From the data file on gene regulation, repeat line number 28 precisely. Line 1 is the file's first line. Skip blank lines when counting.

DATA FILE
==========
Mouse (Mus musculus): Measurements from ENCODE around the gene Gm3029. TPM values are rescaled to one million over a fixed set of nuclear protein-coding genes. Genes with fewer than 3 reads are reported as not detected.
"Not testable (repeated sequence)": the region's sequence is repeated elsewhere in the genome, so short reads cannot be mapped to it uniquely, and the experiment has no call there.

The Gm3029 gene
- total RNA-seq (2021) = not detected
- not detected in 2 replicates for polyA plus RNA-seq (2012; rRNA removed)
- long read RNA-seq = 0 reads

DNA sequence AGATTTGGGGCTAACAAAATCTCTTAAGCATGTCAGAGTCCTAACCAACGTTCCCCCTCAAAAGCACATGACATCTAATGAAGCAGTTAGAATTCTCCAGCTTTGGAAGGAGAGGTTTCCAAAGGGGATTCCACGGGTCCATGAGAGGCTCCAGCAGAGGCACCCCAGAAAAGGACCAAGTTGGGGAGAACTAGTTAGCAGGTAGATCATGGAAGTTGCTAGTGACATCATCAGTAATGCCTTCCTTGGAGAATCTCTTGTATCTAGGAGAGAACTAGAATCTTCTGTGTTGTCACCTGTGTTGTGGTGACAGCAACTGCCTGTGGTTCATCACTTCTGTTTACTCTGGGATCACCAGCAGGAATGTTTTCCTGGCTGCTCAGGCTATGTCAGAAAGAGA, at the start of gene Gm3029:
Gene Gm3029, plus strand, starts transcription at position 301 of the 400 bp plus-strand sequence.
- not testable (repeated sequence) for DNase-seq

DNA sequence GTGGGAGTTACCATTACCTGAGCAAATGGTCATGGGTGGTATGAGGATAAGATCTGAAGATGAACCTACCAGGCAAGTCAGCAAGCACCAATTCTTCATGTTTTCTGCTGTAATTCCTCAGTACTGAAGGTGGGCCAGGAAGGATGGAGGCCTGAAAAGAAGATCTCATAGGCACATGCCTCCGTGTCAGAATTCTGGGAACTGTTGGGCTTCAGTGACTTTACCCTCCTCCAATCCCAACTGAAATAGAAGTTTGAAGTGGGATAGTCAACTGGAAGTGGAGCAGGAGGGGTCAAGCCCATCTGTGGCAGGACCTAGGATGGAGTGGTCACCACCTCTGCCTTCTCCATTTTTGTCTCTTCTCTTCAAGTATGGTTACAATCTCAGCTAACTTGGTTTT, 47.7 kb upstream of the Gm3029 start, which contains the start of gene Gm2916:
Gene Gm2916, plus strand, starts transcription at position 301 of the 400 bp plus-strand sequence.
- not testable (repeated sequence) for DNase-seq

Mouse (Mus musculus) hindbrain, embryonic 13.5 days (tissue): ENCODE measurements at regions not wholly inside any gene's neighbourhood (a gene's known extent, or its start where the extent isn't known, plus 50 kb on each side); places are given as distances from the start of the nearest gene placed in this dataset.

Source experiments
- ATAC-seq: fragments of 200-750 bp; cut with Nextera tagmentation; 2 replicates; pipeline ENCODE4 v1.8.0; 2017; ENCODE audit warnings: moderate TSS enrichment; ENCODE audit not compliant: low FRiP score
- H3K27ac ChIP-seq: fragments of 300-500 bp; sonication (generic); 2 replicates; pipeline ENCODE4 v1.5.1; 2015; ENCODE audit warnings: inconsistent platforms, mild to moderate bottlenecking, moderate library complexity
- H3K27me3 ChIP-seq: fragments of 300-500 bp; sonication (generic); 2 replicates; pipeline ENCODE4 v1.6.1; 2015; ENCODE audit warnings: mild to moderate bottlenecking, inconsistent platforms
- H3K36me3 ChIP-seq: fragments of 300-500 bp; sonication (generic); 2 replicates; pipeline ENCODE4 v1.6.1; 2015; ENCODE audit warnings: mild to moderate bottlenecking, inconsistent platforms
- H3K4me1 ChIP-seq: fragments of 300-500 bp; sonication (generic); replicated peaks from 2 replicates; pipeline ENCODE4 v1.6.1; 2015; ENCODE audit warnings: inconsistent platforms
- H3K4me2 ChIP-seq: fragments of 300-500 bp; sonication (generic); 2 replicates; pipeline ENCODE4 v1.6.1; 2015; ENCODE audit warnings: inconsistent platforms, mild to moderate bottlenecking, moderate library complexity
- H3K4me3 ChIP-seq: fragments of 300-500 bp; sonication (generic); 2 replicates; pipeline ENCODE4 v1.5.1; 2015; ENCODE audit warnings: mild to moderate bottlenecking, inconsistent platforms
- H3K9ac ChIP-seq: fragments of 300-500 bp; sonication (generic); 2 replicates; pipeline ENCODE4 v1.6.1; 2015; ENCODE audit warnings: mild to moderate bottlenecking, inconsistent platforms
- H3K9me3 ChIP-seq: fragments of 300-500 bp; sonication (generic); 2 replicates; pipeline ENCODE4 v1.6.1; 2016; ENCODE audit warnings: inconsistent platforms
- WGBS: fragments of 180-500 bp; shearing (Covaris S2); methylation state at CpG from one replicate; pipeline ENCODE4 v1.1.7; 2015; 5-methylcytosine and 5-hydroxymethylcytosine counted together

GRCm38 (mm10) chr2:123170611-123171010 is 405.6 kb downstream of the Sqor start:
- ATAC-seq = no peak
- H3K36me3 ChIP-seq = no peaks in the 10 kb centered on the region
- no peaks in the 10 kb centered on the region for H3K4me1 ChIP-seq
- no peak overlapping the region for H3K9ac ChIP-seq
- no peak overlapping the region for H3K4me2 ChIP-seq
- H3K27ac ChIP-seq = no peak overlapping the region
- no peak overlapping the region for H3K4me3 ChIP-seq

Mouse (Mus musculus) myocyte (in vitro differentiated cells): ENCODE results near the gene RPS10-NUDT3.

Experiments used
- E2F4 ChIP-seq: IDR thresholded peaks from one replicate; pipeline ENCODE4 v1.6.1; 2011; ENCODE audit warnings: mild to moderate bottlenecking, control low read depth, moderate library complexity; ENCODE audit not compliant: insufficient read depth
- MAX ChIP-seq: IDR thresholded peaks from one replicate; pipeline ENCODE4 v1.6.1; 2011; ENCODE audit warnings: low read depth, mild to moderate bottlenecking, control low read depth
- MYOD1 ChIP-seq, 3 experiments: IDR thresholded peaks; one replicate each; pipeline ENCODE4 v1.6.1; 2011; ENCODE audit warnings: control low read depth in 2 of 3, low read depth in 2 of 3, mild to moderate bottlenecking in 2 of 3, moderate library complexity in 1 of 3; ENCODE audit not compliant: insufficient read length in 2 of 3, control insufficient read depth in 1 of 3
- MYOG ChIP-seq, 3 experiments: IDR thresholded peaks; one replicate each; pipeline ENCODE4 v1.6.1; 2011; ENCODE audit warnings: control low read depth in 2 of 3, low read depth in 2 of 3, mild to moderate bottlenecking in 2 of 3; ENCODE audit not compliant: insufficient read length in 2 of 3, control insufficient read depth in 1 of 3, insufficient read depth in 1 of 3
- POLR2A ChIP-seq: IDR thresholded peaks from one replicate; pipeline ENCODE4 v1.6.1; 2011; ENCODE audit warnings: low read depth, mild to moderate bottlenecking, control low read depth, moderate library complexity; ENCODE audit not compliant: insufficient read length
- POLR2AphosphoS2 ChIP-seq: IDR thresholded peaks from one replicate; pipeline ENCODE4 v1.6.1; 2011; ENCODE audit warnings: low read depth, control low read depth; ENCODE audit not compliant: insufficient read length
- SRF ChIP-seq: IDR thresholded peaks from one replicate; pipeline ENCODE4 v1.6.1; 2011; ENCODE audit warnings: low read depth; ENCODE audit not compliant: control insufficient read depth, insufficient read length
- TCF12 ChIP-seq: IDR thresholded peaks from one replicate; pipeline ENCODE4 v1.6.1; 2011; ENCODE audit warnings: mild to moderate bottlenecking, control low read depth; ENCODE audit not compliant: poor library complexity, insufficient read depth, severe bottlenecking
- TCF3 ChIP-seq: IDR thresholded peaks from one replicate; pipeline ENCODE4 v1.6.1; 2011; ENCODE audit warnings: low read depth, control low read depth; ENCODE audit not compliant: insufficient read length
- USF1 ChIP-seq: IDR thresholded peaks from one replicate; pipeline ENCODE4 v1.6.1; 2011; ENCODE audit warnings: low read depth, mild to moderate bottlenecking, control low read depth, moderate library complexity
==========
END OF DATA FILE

- no peaks in the 10 kb centered on the region for H3K4me1 ChIP-seq